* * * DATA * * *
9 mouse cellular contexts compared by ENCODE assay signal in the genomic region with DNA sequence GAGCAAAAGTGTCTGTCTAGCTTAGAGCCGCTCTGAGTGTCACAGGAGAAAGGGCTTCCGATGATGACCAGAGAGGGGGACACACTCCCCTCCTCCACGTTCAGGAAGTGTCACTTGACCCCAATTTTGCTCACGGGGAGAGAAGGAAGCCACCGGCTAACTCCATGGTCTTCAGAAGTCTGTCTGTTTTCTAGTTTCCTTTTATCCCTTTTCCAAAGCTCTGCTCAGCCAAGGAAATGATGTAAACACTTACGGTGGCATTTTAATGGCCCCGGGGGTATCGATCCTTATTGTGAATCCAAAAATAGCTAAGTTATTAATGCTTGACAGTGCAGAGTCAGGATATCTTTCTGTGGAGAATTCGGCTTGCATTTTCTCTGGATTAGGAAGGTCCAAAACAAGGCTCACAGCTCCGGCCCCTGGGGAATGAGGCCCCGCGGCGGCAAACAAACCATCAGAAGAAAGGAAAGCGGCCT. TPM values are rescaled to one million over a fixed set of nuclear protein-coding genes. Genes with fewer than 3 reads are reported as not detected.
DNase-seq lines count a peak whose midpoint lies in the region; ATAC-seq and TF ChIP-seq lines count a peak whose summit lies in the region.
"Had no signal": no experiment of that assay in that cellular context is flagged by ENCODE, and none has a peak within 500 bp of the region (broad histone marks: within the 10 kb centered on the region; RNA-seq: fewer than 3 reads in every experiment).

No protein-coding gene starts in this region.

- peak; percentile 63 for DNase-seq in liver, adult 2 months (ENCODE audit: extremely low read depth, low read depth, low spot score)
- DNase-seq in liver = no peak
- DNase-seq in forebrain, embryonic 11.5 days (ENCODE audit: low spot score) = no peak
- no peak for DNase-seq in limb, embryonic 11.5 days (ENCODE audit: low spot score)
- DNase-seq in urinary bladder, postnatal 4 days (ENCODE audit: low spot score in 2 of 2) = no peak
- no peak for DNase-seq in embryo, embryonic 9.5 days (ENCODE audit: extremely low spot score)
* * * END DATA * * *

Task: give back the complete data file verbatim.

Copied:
9 mouse cellular contexts compared by ENCODE assay signal in the genomic region with DNA sequence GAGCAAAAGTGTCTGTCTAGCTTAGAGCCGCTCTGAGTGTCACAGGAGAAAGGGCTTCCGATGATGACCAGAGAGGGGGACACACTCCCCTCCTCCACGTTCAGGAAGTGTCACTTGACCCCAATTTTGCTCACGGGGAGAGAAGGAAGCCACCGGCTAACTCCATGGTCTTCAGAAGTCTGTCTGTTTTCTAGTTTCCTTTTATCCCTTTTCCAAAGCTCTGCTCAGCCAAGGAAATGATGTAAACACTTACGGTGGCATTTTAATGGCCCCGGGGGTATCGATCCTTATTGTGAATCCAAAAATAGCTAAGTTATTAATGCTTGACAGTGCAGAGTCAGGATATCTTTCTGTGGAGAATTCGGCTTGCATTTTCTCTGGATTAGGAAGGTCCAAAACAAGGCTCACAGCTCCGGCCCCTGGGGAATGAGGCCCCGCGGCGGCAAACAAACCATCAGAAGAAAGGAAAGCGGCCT. TPM values are rescaled to one million over a fixed set of nuclear protein-coding genes. Genes with fewer than 3 reads are reported as not detected.
DNase-seq lines count a peak whose midpoint lies in the region; ATAC-seq and TF ChIP-seq lines count a peak whose summit lies in the region.
"Had no signal": no experiment of that assay in that cellular context is flagged by ENCODE, and none has a peak within 500 bp of the region (broad histone marks: within the 10 kb centered on the region; RNA-seq: fewer than 3 reads in every experiment).

No protein-coding gene starts in this region.

- peak; percentile 63 for DNase-seq in liver, adult 2 months (ENCODE audit: extremely low read depth, low read depth, low spot score)
- DNase-seq in liver = no peak
- DNase-seq in forebrain, embryonic 11.5 days (ENCODE audit: low spot score) = no peak
- no peak for DNase-seq in limb, embryonic 11.5 days (ENCODE audit: low spot score)
- DNase-seq in urinary bladder, postnatal 4 days (ENCODE audit: low spot score in 2 of 2) = no peak
- no peak for DNase-seq in embryo, embryonic 9.5 days (ENCODE audit: extremely low spot score)